• Divisions of Biology and Molecular Biotechnology, at the Department of Physics, Chemistry and Biology
  • Environmental Change, and Technology and Social Change, at TEMA.

The above all from Linköping University, as well as:

  • Agroöst
  • Biototal
  • Econova
  • Hifab Kanenergi
  • Holmen
  • Inzymes biotech
  • Lantmännen
  • Lantbrukarnas Riksförbund (Federation of Swedish Farmers)
  • Linköping Municipality
  • Nordvästra Skånes Renhållning
  • Norrköping Municipality
  • Purac 
  • Purac puregas
  • Rena Hav
  • Scandinavian Biogas Fuels
  • Svensk Biogas
  • Svensk Kollektivtrafik
  • Swedish Biogas International
  • Tekniska verken
  • Västblekinge Miljö AB
  • Västervik Municipality
  • Östgötatrafiken

Monica Westman Svenselius 2014-12-16




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Janerik Lundquist

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Erik Sundin

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 All features

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In brief

LiU researchers best at optimisation

Oleg Burdakov, Department of Mathematics, and Jonas Kvarnström and Patrick Doherty, Department of Computer and Information Science, have won a prestigious competition organised by the Center for Discrete Mathematics and Theoretical Computer Science at Rutgers and Princeton Universities and companies such as AT&T and Bell Labs. The competition involved solving what are known as “Steiner Tree” problems, and they won one of the most difficult classes with their algorithm.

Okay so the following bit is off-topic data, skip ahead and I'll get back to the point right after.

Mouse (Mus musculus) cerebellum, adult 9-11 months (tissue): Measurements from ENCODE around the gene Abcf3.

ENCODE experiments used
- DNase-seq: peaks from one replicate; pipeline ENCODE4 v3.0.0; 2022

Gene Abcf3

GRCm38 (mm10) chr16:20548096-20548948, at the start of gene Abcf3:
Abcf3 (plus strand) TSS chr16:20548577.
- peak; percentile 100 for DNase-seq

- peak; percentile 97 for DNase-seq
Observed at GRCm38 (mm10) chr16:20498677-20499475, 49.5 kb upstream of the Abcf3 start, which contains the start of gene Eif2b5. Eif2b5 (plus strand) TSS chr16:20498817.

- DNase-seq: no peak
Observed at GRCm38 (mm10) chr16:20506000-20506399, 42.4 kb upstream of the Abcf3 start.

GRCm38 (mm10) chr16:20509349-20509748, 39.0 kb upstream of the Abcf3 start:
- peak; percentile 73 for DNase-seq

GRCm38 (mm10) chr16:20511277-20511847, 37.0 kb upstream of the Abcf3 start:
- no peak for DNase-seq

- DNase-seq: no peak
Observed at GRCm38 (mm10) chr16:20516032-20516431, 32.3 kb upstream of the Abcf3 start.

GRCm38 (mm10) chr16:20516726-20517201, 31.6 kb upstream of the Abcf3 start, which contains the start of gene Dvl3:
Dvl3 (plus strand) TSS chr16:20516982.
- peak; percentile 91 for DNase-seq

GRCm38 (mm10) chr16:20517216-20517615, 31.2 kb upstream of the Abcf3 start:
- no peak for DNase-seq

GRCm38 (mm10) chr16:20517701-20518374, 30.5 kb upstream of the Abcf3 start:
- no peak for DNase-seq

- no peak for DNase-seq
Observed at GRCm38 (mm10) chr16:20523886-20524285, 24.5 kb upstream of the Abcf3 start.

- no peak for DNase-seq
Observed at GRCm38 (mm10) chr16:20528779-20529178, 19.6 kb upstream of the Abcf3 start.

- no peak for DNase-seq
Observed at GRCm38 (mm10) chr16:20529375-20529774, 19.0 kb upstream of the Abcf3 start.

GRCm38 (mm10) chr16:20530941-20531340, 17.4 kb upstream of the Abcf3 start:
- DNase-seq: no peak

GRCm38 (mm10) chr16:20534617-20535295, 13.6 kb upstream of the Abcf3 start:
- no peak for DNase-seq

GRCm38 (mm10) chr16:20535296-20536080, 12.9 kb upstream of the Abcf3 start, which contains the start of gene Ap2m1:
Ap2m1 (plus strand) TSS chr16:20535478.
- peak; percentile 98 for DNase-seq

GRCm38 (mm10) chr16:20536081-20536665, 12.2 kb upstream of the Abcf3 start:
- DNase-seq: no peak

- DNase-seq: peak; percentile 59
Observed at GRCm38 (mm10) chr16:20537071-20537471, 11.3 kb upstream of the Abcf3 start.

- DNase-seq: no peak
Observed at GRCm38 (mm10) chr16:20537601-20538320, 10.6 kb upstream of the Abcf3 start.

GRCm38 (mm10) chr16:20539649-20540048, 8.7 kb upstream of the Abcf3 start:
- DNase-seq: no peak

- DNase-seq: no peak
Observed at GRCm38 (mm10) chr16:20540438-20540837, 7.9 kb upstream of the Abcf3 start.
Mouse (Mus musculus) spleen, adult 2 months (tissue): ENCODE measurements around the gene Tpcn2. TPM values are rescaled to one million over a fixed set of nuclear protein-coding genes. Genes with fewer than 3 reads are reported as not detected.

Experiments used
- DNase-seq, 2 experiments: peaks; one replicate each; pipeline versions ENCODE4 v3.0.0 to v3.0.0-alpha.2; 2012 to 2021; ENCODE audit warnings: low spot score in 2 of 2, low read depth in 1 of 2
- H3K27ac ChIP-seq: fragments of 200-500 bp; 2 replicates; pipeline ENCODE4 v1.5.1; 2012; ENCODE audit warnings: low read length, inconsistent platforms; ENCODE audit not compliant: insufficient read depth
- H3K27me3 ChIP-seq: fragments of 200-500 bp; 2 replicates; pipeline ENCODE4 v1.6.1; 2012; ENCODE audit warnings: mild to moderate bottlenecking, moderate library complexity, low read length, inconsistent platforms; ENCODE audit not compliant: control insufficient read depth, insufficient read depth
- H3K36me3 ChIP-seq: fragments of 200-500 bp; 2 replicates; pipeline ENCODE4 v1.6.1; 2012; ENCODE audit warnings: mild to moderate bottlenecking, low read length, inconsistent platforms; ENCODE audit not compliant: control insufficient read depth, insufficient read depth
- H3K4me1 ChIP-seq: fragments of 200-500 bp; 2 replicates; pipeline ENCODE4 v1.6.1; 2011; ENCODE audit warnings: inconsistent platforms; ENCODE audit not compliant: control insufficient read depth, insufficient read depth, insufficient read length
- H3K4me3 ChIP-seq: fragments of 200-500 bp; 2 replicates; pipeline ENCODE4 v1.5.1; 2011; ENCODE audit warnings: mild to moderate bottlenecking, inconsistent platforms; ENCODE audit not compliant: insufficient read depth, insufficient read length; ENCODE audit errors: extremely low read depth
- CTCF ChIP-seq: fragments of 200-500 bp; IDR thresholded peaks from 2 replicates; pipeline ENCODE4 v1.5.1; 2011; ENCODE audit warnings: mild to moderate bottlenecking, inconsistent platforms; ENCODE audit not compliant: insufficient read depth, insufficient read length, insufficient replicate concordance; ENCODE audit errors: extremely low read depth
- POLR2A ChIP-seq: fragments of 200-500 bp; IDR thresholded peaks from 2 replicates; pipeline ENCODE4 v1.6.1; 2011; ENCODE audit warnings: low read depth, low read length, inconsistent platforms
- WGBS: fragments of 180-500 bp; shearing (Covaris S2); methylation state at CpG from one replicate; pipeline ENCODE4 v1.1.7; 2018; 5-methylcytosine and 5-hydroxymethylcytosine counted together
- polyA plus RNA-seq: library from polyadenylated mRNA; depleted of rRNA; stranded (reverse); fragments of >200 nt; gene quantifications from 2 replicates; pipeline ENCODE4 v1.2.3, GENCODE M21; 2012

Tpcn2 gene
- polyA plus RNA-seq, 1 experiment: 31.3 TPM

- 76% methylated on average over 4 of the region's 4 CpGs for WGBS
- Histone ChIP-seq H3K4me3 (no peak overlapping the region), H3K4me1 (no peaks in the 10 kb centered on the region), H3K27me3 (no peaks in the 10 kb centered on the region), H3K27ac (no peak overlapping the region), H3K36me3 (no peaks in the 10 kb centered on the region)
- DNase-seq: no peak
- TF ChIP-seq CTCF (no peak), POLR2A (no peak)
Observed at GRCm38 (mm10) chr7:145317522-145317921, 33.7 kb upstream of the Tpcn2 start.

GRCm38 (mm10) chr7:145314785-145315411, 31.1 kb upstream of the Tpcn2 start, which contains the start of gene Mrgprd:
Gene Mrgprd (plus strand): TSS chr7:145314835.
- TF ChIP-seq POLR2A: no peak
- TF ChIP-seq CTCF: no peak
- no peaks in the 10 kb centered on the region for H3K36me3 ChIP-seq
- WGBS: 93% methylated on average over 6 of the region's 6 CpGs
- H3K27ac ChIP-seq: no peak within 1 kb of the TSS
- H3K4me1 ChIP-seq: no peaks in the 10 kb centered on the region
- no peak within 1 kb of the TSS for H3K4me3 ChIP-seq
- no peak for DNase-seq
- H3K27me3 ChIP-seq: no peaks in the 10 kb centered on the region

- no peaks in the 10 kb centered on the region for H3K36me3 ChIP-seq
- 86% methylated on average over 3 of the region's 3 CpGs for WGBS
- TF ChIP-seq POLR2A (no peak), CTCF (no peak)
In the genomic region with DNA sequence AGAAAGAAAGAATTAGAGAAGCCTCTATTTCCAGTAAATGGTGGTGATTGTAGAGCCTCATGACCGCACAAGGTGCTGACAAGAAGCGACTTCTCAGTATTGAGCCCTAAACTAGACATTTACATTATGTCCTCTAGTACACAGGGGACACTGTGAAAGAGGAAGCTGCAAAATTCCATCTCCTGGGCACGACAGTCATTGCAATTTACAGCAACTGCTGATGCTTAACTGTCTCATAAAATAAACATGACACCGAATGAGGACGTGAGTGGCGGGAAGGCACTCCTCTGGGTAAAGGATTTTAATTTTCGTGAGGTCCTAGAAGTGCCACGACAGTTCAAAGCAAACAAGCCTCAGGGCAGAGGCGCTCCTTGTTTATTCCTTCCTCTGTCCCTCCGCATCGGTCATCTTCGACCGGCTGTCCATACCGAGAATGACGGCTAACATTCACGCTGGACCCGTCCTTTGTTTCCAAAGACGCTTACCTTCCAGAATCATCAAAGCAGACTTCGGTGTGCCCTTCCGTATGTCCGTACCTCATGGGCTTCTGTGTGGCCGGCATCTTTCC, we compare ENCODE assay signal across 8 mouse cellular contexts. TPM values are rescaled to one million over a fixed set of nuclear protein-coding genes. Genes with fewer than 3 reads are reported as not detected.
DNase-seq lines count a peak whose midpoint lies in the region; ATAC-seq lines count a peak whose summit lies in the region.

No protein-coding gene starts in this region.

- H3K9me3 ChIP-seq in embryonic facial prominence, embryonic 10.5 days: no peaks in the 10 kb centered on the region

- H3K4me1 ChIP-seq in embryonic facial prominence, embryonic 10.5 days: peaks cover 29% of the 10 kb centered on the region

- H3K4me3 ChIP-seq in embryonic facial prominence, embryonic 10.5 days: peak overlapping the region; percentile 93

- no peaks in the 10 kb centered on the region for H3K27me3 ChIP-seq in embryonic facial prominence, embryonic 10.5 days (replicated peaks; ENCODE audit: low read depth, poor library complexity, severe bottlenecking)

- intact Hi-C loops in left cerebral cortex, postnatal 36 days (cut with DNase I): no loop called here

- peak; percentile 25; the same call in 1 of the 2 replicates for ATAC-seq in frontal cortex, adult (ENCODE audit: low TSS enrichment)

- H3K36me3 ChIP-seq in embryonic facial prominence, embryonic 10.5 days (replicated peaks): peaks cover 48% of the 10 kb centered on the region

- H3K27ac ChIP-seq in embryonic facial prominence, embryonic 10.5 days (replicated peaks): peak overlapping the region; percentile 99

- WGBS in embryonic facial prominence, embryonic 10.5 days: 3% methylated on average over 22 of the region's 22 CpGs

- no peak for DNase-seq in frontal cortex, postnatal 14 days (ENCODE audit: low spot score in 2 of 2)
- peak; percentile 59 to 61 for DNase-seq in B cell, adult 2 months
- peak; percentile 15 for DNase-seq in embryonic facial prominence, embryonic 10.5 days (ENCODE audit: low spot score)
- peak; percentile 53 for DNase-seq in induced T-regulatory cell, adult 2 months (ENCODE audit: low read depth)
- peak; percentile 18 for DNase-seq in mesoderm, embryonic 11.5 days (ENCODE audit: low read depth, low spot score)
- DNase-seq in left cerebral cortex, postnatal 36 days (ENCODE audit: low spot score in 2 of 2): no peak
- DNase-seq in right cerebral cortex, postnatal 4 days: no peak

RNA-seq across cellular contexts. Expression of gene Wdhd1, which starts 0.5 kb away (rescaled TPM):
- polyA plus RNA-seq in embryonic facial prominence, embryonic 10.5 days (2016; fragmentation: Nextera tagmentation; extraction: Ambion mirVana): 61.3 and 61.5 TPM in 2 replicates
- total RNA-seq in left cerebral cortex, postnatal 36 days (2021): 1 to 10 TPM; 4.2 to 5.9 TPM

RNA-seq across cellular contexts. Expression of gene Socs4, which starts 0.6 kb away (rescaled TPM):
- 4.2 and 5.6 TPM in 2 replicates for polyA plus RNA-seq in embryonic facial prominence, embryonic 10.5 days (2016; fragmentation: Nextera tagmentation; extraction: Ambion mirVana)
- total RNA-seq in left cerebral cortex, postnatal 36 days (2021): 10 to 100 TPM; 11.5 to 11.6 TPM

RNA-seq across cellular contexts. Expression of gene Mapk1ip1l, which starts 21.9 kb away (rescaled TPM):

More and more fee-paying students

The number of fee-paying students from countries outside the EU/EEA and from Switzerland continues to increase. In the 2013/14 academic year the increase totalled 400 people, 25%, according to a new report from the Swedish Higher Education Authority and Statistics Sweden.

New global association for gender studies

A new global association for leading gender research centres has been formed. The International Research Association of Institutions of Advanced Gender Studies – Rings – gathers research institutes and centres from Africa, Australia, Europe and North and Central America. The aim is to facilitate collaboration and contact in gender studies worldwide. The interim board comprises representatives from seven research centres, including the Swedish GEXcel Collegium, which includes Linköping University.

Nobel prize to LiU honorary doctor

Professor Isamu Akasaki from Meijo University and Nagoya University in Japan was recently awarded the 2014 Nobel Prize in Physics. Professor Akasaki has been an honorary doctor at Linköping University’s Institute of Technology since 2001.

Documenting career guidance

Via the Swedish Council for Higher Education, Sweden is participating in an international research project that will show how Swedish educational institutions manage transitioning their international students onto the Swedish labour market. The study will be based on responses from international offices and career centres at the education institutions. Germany, the Netherlands and Canada are also participating.

 


 

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Last updated: 2014-12-22